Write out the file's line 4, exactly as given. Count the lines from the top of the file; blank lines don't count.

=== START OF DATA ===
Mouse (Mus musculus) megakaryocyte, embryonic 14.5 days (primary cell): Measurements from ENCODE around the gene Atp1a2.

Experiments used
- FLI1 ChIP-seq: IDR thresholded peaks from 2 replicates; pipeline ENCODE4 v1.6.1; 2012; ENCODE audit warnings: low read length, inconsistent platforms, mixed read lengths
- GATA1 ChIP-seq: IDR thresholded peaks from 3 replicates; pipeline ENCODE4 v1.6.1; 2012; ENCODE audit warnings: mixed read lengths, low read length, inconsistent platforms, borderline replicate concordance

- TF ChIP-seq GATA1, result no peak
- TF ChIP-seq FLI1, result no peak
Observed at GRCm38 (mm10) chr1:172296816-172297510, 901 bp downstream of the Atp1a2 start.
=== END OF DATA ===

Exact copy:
- GATA1 ChIP-seq: IDR thresholded peaks from 3 replicates; pipeline ENCODE4 v1.6.1; 2012; ENCODE audit warnings: mixed read lengths, low read length, inconsistent platforms, borderline replicate concordance